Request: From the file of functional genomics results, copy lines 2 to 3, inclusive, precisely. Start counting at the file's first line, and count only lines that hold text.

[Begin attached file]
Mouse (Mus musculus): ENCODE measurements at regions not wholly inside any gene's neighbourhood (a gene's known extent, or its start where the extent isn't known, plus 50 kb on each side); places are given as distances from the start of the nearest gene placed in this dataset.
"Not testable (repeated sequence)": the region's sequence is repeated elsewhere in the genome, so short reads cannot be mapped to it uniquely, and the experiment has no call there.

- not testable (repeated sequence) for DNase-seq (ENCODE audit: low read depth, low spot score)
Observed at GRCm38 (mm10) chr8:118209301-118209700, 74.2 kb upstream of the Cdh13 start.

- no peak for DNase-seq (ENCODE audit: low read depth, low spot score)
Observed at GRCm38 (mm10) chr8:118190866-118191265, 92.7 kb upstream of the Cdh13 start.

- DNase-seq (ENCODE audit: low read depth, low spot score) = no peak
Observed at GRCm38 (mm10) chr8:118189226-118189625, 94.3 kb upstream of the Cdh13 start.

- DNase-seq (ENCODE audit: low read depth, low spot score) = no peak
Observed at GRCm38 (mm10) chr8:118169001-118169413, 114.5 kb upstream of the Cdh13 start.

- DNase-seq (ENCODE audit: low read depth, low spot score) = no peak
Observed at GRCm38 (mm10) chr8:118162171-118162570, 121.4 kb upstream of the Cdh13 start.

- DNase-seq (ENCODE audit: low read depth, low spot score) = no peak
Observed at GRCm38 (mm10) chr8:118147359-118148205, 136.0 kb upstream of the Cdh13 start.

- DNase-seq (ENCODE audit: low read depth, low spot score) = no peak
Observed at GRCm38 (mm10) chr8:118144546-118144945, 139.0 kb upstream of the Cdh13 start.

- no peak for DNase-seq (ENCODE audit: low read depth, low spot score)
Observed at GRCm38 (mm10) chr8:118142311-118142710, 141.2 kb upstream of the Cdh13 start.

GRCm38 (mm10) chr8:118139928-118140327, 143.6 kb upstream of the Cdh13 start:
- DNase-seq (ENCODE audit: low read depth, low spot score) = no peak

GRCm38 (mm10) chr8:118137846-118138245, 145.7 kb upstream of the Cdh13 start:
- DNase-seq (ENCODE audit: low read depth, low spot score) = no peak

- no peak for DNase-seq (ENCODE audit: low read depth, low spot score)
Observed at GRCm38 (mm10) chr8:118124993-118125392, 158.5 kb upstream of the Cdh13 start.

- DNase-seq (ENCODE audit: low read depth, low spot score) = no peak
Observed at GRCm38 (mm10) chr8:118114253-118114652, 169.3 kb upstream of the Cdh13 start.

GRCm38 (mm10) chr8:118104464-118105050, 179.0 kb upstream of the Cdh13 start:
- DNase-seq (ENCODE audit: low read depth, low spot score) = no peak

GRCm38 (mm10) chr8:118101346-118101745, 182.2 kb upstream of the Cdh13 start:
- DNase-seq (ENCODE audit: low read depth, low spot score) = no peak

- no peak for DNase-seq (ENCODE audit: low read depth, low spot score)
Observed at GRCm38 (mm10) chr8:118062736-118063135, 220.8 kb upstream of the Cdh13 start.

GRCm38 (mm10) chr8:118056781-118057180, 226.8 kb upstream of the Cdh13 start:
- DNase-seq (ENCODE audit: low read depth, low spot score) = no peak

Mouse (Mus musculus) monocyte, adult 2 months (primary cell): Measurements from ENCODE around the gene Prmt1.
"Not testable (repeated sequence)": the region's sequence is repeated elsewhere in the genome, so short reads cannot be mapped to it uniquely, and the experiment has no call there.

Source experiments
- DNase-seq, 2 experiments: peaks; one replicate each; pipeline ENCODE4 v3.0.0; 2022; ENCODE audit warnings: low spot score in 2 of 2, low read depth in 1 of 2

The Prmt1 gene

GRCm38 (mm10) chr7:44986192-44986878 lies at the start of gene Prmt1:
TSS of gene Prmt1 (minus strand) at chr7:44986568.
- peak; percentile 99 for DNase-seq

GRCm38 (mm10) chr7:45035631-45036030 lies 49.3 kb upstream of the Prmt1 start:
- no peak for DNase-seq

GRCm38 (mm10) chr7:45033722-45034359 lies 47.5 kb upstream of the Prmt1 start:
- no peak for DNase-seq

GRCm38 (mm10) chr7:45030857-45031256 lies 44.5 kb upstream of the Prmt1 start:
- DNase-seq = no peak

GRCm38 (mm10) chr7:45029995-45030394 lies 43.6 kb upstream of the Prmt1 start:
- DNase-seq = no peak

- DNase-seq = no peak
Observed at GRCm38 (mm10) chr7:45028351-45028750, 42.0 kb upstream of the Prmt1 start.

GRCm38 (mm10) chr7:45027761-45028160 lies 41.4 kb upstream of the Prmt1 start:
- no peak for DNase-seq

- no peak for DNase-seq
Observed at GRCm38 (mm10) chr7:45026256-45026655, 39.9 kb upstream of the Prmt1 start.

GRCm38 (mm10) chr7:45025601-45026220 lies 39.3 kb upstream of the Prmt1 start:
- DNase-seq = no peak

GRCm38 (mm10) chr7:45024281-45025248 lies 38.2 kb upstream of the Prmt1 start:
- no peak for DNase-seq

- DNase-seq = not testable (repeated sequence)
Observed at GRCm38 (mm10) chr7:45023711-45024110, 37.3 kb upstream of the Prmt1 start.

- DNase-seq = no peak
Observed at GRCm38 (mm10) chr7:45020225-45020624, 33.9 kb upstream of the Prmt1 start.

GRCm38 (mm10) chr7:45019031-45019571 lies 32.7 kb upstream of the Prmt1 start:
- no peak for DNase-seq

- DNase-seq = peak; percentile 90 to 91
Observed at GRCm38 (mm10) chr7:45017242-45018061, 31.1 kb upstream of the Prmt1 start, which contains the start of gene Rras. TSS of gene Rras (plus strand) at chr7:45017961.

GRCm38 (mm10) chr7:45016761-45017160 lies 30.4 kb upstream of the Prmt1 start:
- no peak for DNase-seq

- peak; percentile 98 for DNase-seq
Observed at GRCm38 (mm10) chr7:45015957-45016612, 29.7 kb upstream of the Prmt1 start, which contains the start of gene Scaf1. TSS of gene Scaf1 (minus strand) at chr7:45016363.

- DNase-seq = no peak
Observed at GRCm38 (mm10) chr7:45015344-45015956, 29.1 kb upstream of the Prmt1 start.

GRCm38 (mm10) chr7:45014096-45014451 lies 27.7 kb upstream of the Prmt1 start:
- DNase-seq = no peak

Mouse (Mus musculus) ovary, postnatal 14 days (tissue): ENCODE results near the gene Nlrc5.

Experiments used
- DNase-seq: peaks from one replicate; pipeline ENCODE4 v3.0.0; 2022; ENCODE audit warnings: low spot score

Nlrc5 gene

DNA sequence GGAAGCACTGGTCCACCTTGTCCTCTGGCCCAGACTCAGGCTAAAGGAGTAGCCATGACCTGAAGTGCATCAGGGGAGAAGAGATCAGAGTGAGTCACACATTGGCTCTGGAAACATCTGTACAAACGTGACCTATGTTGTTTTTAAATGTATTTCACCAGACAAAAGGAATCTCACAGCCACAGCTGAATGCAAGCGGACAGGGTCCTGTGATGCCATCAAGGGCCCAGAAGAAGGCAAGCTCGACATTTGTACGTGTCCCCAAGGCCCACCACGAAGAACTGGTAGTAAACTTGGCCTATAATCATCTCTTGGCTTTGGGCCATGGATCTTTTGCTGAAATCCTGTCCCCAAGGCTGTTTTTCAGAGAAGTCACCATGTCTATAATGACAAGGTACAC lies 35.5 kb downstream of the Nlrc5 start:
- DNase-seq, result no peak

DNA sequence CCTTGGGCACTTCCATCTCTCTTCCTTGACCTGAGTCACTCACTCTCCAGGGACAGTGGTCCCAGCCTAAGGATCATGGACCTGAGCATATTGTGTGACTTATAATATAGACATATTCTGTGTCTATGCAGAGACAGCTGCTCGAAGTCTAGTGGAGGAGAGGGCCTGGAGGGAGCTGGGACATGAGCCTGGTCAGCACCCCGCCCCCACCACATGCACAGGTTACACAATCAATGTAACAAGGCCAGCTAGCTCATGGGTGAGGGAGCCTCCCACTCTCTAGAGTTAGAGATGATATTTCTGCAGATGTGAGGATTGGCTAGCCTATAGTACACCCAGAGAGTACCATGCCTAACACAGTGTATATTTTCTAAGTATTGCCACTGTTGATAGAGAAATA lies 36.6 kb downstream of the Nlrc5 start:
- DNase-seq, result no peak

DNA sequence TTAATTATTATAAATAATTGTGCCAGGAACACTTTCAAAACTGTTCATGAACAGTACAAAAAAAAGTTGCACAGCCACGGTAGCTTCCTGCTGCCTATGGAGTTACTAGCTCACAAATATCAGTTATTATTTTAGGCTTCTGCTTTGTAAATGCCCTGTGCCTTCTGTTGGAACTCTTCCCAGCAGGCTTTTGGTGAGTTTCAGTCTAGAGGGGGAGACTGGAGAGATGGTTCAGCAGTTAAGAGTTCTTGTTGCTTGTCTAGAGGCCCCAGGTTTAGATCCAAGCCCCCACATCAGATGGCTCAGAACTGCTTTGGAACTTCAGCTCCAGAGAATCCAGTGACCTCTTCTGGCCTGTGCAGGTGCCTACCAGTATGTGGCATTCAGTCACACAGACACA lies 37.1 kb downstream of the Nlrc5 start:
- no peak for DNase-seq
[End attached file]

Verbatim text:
"Not testable (repeated sequence)": the region's sequence is repeated elsewhere in the genome, so short reads cannot be mapped to it uniquely, and the experiment has no call there.

- not testable (repeated sequence) for DNase-seq (ENCODE audit: low read depth, low spot score)